World Bulletin/News Desk
Tunisia's prime minister-designate Ali Larayedh, from the Ennahda party, said on Friday he hoped to form a "government of all Tunisians", but opposition leaders swiftly signalled discontent.
Tunisia plunged into political crisis on Feb. 6 when the assassination of secular opposition politician Chokri Belaid on Feb. 6 ignited the biggest street protests since the overthrow of strongman Zine al-Abidine Ben Ali two years ago.
President Moncef Marzouki asked Larayedh to draw up a government within two weeks after he was formally nominated for prime minister by Ennahda leader Rached Ghannouchi.
"We will start consultations to form a new government ... a government of all Tunisians," Larayedh said in brief remarks after meeting the secular president.
He urged political parties, trade unions, businessmen and journalists to support his government to achieve the objectives of the North African country's revolution and build democracy.
Mahmoud Baroudi, a leader of the secular Democratic Alliance opposition party, said Larayedh's appointment would aggravate tensions and increase anger in the streets.
"He was responsible for leniency with Islamist violence against human rights activists," he said.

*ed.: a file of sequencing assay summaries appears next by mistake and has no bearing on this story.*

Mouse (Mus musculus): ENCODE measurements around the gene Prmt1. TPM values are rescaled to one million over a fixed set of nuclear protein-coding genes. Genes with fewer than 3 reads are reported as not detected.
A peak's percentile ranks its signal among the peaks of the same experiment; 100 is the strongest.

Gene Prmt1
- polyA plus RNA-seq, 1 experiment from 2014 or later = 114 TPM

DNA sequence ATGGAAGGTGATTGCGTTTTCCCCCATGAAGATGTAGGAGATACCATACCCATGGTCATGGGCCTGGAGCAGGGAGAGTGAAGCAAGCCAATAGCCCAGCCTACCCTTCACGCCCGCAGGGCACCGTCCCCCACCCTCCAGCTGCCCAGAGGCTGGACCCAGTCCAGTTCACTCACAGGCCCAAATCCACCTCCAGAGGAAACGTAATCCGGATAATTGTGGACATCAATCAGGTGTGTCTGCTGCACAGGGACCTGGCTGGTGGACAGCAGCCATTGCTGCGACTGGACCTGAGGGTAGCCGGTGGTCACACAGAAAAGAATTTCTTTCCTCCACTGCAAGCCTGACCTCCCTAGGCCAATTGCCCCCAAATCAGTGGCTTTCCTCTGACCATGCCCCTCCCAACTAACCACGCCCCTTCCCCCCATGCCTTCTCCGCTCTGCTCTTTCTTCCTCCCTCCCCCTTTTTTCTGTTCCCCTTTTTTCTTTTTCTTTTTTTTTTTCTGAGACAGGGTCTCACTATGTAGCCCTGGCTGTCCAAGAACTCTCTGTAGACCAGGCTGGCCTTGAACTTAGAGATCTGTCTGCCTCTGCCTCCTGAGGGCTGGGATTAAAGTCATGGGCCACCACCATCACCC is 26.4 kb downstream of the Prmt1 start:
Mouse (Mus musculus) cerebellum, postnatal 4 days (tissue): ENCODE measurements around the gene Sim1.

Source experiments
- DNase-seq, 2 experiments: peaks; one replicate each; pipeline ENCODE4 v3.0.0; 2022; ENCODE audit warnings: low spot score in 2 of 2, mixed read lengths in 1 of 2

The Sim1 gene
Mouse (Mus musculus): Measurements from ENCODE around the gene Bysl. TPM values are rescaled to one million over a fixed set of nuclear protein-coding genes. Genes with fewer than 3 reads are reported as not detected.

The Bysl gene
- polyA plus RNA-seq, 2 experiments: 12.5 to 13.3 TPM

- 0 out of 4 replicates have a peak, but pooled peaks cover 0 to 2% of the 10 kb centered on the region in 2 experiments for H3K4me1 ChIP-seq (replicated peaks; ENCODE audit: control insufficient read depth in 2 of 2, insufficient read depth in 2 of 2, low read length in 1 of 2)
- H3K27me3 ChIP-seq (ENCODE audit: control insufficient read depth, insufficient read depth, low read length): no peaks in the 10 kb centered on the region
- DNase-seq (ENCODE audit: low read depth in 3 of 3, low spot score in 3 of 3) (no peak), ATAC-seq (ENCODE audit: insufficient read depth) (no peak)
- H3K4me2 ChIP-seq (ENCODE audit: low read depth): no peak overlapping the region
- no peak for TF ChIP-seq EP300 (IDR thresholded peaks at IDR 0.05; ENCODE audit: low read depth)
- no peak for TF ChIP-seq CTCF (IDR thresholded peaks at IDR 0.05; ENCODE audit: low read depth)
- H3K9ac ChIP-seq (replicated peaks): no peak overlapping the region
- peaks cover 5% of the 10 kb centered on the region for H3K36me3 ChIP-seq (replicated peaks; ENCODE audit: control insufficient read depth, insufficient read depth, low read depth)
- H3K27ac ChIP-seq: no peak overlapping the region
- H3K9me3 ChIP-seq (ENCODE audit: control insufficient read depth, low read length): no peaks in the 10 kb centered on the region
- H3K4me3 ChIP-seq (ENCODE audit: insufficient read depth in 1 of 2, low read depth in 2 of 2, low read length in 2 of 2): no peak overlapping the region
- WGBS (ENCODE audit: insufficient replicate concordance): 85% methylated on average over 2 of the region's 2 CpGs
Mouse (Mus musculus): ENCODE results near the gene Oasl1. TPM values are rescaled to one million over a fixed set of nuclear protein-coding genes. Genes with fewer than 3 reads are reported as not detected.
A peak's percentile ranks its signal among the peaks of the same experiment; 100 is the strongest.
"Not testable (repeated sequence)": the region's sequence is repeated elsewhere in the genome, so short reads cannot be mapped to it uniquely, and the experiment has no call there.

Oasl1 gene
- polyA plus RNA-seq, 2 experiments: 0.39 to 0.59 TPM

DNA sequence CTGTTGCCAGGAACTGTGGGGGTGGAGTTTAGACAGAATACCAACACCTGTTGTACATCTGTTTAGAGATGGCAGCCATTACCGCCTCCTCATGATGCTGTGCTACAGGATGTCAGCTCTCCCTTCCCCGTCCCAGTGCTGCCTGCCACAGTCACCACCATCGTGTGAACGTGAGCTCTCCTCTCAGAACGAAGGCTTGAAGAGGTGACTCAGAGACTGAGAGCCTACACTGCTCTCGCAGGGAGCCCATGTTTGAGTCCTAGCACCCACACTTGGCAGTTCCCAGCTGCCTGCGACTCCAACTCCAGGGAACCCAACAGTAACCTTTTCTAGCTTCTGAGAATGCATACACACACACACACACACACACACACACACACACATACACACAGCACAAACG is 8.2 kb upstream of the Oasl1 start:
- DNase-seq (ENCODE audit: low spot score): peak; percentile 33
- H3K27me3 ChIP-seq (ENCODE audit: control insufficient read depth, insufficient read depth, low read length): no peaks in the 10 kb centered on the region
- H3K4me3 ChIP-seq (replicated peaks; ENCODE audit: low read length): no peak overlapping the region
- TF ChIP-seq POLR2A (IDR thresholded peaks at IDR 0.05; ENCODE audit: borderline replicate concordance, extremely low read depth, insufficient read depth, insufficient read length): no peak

No one has claimed responsibility for Belaid's killing.
Ennahda is the biggest party in the National Constituent Assembly with 89 of its 217 seats. Marzouki's secular Congress for the Republic party (CPR), the second largest with 29 seats, has already said it will join a new Ennahda-led coalition.
Larayedh, 57 rejects any role for parties linked to the Ben Ali era.
A maritime engineer, Larayedh spent 15 years in jail under Ben Ali. He became interior minister when the previous government was formed in December 2011.
Outgoing Prime Minister Hamadi Jebali, who resigned on Tuesday, refused to head the next government after his own Ennahda party rejected his plan for an apolitical technocrat cabinet to prepare for elections.Last Mod: 23 Şubat 2013, 12:56